1. Neither Mary nor John eat beef.
  2. Neither Mary nor John eats beef.

Which is grammatically correct?


2 Answers 2


You can use both of them. It is not wrong to use either of them. However, eats would be a better choice if you have both third party singular nouns or pronoun as in your sentence which means:

Mary doesn't eat beef, and neither does John.
Mary doesn't eat beef and John doesn't eat beef, either.

Neither X nor Y is one of the trickiest grammatical points in English. Traditionally, the subject-verb agreement was based on Y, not X and it depended on whether Y was singular or plural, e.g.:

Neither he nor I am right.
Neither he nor they are coming.

However, if you Google "neither he nor I am", you get 52,600 hits while "neither he nor I are" has 15,800 hits, "neither he nor I is" has 13,500 hits.

Why is this happening? The English language is widely spoken by so many people in the world that the old traditional grammar rules have not been followed by some people and people don't think it is that important to follow them. We sometimes think subject-verb agreement is not that important as long as it makes sense.

Which is grammatically correct between "Neither of them is coming" and "Neither of them are coming"? Both of them are correct. However, the linked Ngram Viewer favors the former and it is better to use the former.

  • 1
    In OP's question, I don't think that we can use 'eat' because the subject before the verb is singular. We have to use 'eats' only in the given example.
    – Rucheer M
    Jan 22, 2016 at 9:21
  • @RuchirM The same applies to Neither he nor I, then you think using am is the only option?
    – user24743
    Jan 22, 2016 at 9:22
  • Yes. You only wrote it and Google supports it!
    – Rucheer M
    Jan 22, 2016 at 9:27
  • @RuchirM I am not sure how you define the verb support, but if you mean it is favored over other two agreements, you are right. But other two are also used and supported by Google.
    – user24743
    Jan 22, 2016 at 9:28
  • 1
    Forget Google for a while. If two singular nouns are used in 'neither ...nor' format, it takes a singular verb. If the nouns are plural or if a noun in proximity of the verb is plural, the verb is plural @Rathony Said that: neither mine nor your parents are coming; neither she nor her siblings are present.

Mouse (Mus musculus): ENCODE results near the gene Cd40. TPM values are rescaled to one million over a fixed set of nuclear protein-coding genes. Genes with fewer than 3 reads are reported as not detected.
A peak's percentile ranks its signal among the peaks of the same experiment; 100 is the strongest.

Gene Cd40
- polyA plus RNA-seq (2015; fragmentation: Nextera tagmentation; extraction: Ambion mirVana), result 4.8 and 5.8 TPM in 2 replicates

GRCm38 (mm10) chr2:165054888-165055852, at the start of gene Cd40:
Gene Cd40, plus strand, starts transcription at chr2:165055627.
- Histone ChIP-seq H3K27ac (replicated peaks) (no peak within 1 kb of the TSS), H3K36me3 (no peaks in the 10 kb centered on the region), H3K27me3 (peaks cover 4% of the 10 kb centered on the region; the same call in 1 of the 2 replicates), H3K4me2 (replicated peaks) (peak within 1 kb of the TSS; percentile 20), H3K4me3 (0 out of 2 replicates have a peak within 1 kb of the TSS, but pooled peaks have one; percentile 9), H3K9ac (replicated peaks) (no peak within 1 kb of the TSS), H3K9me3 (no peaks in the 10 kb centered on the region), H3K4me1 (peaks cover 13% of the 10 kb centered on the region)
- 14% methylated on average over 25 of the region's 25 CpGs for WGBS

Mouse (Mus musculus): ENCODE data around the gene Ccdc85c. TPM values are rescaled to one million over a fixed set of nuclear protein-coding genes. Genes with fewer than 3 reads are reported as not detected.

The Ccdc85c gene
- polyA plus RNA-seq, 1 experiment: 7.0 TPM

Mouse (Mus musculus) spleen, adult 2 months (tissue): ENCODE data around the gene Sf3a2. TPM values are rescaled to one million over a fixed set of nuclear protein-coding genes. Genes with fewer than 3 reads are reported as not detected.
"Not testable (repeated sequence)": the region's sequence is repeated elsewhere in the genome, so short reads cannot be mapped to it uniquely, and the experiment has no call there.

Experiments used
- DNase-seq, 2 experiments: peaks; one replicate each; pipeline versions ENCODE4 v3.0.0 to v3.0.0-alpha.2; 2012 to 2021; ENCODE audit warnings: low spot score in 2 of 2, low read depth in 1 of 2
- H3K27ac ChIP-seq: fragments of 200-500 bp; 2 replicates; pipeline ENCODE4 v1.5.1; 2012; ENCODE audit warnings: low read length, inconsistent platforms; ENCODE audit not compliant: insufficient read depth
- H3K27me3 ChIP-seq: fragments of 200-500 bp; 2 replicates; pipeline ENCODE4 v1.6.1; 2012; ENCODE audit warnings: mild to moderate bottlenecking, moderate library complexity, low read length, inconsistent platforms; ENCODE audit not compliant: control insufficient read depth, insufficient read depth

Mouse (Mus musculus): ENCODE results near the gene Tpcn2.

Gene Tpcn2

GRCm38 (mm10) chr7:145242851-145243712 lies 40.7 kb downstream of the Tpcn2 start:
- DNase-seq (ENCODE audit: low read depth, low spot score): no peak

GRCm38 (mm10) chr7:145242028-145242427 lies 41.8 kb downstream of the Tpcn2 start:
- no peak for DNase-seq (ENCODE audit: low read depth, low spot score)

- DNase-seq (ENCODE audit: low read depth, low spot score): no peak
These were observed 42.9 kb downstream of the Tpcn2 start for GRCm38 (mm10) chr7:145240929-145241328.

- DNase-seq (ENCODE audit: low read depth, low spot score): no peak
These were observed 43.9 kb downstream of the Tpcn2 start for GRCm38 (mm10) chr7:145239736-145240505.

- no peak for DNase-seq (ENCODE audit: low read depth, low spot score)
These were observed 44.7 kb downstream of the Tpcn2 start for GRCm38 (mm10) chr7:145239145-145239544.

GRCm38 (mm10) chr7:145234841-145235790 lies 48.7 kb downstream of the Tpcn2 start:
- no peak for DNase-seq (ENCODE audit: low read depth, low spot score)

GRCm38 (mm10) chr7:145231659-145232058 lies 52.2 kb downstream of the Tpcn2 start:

– Maulik V
    Jan 22, 2016 at 9:36

Neither Mary nor John eats beef.

is correct.


Rule 2. Two singular subjects connected by or, either/or, or neither/nor require a singular verb.


My aunt or my uncle is arriving by train today.
Neither Juan nor Carmen is available.
Either Kiana or Casey is helping today with stage decorations.

Rule 3. The verb in an or, either/or, or neither/nor sentence agrees with the noun or pronoun closest to it.

Neither the plates nor the serving bowl goes on that shelf.
Neither the serving bowl nor the plates go on that shelf.

  • 1
    Do you mean FumbleFinger's answer in the link above (second comment) is wrong?
    – user24743
    Jan 22, 2016 at 9:59
  • You are stuck between 'you/I' example. That case is entirely different. Both are 'singular' but take different verbs - You are, I am. Here, we are not talking about the pronouns. @Rathony
    – Maulik V
    Jan 22, 2016 at 10:47
  • Whether to use pronouns or nouns don't have any influence on determining what agreement we should use. The important thing is the language has changed over the years. I am not trying to say you are wrong. I am just trying to say it has changed.
    – user24743
    Jan 22, 2016 at 11:09
  • So, just one answer from you- Neither Mary nor John eat beef is correct and not wrong. Isn't it? @Rathony
    – Maulik V
    Jan 22, 2016 at 11:11
  • @Rathony: My ELU answer didn't address the full range of usages - I simply selected Neither you nor I is [whatever we're not] as an example context where native speakers don't slavishly apply the rule Neither X nor Y is always singular (nearly everyone uses are there). Nor do we always match the verb form exactly to the second element (Y), since that would give us Neither you nor I am Z (which again is relatively unusual). Jan 23, 2016 at 13:45

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